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Recent Kansas editorials

August 7, 2018

The Kansas City Star, Aug. 3

Why would Wyandotte County police officials oppose a conviction integrity unit?

A letter from law enforcement agencies in Wyandotte County opposed to District Attorney Mark Dupree’s request for money to establish a conviction integrity unit missed the mark.

The unit would study claims of innocence, prosecutorial misconduct and law enforcement error. Dupree’s office has already identified 19 cases that warrant additional scrutiny.

As one concerned citizen rightly asked: Why would any honest, compassionate person not want wrongly convicted people released?

Kansas City, Kan., Police Chief Terry Zeigler, Wyandotte County Sheriff Donald Ash and two representatives from the Fraternal Order of Police oppose the unit.

In a letter to Kansas Attorney General Derek Schmidt, the group wrote that the unit is a “clear deviation from the criminal justice system’s handling of manifest injustice claims” under state law.

The letter also asserts that a mishandled integrity unit case could harm the state economically after Kansas lawmakers passed a bill to compensate the wrongfully convicted. Public safety also could be at risk, they argued.

Those statements are misleading.

“Every single part of that letter is disturbing,” said Tricia Bushnell, executive director of the Midwest Innocence Project.

A Wyandotte County conviction integrity unit would build community confidence in the justice system.

The wrongfully convicted are a part of a system that has oppressed many in Wyandotte County for decades, Bushnell said. And that needs to be fixed. One essential step is to overturn wrongful convictions and to right those miscarriages of justice.

Dupree, the county’s top law enforcement official, is acting within the scope of his duties to examine errors and misconduct and ensure that every citizen is treated fairly, Bushnell said.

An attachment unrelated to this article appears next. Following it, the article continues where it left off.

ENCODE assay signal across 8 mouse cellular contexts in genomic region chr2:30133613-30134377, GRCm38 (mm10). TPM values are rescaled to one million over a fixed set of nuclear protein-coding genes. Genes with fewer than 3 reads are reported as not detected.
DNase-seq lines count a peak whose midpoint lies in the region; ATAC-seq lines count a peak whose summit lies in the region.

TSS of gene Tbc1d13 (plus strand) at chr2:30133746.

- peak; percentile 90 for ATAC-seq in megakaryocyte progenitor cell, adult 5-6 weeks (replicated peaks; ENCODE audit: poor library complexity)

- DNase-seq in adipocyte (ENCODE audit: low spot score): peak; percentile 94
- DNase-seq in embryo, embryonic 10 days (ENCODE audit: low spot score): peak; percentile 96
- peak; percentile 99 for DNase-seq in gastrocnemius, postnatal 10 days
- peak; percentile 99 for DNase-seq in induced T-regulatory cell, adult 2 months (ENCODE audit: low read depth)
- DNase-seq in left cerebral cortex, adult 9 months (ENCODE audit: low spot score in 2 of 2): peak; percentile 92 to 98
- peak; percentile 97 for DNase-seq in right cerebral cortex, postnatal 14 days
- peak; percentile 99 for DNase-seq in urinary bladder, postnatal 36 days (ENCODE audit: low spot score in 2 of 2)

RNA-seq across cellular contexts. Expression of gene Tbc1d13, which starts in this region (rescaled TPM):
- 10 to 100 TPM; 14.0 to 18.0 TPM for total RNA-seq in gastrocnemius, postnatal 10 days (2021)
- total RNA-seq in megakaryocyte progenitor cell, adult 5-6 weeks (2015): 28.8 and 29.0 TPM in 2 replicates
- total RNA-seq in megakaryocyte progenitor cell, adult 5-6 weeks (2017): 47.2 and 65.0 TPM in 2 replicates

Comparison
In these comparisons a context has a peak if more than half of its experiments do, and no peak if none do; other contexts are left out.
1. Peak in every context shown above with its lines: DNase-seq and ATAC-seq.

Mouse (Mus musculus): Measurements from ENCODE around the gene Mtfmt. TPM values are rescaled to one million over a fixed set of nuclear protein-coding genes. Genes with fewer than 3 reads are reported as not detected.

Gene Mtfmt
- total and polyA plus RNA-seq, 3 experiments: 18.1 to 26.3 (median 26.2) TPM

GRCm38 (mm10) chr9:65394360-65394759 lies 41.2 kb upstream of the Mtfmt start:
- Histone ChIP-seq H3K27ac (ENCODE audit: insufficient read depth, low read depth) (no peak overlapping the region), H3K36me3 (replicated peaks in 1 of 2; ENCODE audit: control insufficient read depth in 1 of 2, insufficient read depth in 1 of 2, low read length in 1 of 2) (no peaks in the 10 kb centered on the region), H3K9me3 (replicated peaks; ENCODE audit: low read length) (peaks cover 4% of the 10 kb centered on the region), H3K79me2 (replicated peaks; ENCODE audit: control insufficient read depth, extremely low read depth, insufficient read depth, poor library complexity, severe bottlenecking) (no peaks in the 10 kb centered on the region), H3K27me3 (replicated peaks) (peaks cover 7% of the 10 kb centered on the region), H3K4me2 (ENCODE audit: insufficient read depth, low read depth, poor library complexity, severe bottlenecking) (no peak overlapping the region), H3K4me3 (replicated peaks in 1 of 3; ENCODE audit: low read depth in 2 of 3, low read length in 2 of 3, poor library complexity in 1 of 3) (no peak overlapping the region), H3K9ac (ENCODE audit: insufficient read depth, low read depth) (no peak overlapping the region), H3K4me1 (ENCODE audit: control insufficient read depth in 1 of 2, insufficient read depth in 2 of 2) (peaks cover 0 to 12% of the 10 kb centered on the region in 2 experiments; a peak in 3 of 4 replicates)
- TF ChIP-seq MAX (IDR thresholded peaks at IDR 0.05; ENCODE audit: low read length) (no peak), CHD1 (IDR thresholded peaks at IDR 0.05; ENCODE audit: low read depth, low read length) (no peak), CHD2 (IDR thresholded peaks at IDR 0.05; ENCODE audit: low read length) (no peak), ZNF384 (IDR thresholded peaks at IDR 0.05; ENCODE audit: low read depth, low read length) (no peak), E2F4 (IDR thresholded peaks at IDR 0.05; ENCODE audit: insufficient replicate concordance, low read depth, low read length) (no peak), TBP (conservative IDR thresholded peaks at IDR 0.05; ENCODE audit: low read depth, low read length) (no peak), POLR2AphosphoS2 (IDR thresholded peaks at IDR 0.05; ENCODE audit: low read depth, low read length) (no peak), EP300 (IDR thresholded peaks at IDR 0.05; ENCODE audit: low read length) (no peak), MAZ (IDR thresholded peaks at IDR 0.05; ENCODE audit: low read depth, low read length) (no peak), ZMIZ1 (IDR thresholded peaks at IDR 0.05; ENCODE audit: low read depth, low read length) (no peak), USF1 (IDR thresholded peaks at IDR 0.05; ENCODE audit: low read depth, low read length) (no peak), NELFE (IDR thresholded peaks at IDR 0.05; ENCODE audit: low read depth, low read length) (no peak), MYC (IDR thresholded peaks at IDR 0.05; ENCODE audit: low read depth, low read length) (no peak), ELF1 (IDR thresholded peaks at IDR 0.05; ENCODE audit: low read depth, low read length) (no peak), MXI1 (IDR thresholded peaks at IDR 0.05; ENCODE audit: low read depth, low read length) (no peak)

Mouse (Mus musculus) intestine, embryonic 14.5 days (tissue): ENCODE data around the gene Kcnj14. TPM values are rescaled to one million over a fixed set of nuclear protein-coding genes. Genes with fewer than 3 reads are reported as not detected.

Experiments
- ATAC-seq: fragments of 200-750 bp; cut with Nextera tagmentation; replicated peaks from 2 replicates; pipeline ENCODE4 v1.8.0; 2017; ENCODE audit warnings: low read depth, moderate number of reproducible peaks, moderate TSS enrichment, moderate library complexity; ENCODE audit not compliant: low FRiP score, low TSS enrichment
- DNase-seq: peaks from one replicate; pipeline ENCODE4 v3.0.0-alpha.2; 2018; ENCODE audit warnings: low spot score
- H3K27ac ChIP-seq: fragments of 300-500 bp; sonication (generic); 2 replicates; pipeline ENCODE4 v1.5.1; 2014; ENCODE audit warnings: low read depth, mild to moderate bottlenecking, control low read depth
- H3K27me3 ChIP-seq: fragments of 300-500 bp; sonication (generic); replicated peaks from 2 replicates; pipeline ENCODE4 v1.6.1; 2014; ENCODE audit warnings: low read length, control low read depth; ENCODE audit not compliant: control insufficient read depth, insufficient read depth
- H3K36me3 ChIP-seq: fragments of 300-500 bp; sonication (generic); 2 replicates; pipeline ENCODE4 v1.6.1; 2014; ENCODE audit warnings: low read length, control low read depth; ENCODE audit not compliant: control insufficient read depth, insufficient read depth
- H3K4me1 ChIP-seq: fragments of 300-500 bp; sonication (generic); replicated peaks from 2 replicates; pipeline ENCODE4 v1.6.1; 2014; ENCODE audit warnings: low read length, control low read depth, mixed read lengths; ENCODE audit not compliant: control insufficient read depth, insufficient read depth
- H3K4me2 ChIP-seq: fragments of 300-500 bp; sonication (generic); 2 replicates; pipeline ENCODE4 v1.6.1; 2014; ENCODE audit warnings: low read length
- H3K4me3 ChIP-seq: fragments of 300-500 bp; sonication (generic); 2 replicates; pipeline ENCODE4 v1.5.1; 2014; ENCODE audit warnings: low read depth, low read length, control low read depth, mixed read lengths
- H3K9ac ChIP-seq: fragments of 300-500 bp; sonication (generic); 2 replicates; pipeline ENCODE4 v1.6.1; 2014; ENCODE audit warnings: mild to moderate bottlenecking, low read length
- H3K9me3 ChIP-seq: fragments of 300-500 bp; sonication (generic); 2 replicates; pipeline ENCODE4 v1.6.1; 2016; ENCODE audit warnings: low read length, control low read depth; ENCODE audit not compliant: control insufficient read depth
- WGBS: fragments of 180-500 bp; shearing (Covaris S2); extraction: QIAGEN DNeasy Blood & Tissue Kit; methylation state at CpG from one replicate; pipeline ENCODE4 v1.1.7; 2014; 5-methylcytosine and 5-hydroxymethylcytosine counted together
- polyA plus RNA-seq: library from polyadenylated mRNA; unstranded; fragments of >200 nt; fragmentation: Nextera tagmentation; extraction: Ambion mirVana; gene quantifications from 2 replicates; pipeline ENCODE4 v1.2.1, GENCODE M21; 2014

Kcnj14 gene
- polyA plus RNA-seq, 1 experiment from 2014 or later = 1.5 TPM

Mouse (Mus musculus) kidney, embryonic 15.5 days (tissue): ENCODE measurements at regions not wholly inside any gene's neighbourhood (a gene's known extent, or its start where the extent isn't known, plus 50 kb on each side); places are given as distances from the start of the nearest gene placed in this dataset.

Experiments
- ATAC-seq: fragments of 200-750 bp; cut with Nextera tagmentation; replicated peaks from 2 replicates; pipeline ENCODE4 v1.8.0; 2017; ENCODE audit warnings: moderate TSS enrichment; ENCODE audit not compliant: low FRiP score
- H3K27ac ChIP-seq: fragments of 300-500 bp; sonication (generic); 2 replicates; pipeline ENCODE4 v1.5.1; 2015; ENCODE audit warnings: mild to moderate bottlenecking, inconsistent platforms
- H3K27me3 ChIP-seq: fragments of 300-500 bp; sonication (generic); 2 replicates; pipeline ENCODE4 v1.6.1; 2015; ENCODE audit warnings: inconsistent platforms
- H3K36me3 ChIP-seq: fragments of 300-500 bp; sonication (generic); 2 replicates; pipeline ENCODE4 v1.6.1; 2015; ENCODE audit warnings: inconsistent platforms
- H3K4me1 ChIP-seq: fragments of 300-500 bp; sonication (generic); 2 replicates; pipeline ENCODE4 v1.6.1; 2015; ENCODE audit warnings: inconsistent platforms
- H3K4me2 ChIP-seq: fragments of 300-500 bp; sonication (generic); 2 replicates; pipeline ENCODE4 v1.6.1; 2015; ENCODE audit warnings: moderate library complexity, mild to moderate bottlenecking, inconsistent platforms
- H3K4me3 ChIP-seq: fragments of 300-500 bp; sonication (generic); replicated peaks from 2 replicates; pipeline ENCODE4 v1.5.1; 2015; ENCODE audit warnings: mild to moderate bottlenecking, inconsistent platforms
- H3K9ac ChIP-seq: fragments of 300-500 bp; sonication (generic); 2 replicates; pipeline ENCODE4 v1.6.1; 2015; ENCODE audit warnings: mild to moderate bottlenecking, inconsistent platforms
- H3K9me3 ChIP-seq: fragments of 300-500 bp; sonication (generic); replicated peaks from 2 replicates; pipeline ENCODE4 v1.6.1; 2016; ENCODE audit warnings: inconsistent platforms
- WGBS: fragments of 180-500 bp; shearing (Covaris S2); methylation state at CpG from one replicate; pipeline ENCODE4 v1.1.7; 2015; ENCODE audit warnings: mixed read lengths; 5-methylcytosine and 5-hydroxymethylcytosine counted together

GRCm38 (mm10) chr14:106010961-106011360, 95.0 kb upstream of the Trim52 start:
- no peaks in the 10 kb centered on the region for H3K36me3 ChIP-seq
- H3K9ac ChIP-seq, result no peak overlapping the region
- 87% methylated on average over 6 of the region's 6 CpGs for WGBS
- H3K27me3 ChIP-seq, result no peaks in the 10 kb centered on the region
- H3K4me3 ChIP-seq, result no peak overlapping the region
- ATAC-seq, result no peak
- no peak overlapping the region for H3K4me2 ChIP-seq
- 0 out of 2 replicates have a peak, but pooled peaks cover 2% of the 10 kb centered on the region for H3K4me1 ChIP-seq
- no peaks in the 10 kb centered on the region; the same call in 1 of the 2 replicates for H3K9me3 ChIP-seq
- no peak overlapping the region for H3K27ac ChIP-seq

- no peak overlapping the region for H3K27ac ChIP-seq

“And that’s why the letter (to Schmidt) was so disappointing,” she said.

Dupree is confident — as he should be — that the unit would adhere to Kansas law in its review of cases. Why would police agencies in Wyandotte County be against it?

Shouldn’t law enforcement support Dupree? To publicly challenge a county prosecutor trying to improve a system that unfairly targets and incarcerates people of color and other minorities is out of step with progressive public policy.

Conviction integrity units have been successful across the country. There is a need for one in Wyandotte and other metro-area counties.

Those units and other organizations such as the Midwest Innocence Project were credited with more than half the 139 exonerations in 2017, according to the National Registry of Exonerations.

A prosecutor’s job does not end with a conviction. Part of Dupree’s duty is to see that justice is done. A conviction integrity unit would help.

The ugly truth of the American criminal justice system is wrongful convictions erode the public’s faith in the process. And exonerations play an integral part in restoring trust.

It seems law enforcement officials are asking Dupree to turn a blind eye to possible innocence cases. And that’s disconcerting.

Perhaps Dupree, who grew up in Kansas City, Kan., said it best: “People are scared of the past. But I say we need exposure on what was done.”

Creating a conviction integrity unit in Wyandotte County would be a start.


The Topeka Capital-Journal, Aug. 1

Shawnee County seems to have a problem with grand juries.

In case you didn’t catch The Topeka Capital-Journal’s story last week, reporters Katie Moore and Luke Ranker outlined the grand jury process here and ways in which — to at least some defense attorneys and those accused of crimes — it’s being misused.

The whole story is worth an attentive read. But there are a couple of points to keep in the front of your mind.

First, a grand jury is a panel of residents is called together to hear cases about various individuals. That grand jury then decides whether probable cause exists in a case. If it does, indictments follow. No one whose case is being heard by the grand jury knows. The entire process is shrouded in secrecy.

If you don’t bring charges through the grand jury process, you can do so through a preliminary hearing, in which all parties are notified. The process is open to all, and the public can attend. A judge then makes the final call on probable cause.